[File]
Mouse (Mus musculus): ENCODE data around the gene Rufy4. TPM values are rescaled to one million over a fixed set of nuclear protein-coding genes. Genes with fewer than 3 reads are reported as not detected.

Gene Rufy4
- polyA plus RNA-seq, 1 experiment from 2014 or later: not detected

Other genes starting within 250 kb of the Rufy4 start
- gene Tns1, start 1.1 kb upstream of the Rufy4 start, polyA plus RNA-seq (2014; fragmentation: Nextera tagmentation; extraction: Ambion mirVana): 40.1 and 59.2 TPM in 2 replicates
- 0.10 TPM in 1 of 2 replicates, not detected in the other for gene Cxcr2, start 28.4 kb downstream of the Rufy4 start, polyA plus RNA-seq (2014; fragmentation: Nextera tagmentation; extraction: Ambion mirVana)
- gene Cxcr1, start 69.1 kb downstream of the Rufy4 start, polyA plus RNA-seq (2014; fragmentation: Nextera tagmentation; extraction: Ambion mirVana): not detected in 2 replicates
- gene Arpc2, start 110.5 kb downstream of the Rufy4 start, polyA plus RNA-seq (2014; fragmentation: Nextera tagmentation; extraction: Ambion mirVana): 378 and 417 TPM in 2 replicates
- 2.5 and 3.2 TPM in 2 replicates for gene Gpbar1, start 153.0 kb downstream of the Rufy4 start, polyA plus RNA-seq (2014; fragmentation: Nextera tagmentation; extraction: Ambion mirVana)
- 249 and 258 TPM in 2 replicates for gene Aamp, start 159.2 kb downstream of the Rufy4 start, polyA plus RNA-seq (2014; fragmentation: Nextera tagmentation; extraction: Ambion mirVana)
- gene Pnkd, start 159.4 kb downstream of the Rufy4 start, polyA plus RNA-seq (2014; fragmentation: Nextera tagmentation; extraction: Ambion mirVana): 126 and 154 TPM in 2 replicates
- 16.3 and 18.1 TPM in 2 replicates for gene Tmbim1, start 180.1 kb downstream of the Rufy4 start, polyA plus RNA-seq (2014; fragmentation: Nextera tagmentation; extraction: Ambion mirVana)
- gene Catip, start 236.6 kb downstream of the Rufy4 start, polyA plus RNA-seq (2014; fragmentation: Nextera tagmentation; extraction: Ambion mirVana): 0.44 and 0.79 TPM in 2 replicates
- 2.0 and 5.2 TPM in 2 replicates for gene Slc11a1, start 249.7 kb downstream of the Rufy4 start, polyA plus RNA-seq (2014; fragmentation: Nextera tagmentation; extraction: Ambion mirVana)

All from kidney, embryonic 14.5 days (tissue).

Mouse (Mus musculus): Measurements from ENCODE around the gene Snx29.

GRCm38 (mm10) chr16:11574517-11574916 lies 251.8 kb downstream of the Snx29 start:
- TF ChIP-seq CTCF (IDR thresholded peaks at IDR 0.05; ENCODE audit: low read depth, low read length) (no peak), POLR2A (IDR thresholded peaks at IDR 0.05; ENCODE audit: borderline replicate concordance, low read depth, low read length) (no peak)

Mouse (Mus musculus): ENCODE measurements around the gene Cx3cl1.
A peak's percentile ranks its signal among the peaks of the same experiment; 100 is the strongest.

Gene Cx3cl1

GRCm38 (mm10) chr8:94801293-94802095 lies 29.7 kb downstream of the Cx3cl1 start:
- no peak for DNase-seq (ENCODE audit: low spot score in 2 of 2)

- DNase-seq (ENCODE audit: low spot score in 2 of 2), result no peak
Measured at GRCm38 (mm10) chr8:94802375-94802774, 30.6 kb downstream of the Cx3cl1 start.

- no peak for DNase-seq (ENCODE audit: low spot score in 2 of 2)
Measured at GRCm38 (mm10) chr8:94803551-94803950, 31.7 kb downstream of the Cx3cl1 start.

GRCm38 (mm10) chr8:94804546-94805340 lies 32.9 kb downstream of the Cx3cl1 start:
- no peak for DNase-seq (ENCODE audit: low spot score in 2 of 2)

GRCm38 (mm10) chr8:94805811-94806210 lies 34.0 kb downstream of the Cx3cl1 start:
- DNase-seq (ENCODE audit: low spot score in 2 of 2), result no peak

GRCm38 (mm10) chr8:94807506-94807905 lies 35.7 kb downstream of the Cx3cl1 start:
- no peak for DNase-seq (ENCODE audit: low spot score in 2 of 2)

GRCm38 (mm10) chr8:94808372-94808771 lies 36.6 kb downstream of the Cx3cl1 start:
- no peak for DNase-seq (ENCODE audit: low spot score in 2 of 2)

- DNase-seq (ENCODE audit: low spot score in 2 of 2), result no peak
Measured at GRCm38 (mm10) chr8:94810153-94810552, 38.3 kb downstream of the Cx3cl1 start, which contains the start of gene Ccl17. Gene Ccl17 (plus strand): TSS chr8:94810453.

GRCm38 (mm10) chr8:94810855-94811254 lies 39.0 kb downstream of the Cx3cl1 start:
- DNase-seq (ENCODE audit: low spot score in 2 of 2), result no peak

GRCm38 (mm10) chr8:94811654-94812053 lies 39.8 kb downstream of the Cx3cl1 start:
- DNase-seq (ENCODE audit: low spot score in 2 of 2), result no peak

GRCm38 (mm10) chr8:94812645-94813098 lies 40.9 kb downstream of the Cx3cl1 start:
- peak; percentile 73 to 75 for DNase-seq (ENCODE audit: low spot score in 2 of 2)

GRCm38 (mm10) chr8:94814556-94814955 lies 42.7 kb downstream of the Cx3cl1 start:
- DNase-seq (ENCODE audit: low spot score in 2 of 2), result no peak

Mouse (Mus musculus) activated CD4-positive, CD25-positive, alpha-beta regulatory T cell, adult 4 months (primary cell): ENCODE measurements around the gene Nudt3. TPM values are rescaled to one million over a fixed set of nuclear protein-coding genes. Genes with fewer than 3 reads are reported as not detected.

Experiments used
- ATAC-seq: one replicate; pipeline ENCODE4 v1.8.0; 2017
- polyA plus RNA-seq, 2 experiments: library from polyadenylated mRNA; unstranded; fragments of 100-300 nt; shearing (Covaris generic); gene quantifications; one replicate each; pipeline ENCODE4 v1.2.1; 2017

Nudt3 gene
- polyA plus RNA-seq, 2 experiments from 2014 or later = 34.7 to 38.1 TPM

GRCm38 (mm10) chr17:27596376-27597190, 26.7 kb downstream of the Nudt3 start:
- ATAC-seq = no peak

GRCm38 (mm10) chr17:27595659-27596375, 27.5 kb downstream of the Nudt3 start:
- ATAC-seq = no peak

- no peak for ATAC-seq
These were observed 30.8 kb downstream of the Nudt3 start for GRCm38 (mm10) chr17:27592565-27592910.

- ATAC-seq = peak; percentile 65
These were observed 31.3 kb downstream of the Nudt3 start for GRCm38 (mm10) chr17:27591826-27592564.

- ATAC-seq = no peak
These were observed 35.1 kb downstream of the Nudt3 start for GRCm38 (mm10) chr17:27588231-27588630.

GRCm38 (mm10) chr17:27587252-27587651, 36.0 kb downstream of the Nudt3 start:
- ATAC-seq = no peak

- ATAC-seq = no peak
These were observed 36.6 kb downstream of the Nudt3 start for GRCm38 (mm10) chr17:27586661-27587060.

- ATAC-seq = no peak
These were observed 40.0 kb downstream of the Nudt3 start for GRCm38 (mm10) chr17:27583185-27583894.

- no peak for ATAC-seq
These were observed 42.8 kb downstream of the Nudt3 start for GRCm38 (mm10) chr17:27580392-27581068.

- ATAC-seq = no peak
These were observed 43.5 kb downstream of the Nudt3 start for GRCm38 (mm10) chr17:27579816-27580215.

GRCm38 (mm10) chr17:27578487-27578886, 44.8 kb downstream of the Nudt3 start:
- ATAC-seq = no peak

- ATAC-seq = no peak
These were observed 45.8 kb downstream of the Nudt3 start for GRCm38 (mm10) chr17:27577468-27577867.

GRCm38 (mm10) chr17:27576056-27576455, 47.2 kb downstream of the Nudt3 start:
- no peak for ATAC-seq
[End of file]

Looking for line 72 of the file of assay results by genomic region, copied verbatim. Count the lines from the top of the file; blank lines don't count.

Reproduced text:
GRCm38 (mm10) chr17:27578487-27578886, 44.8 kb downstream of the Nudt3 start: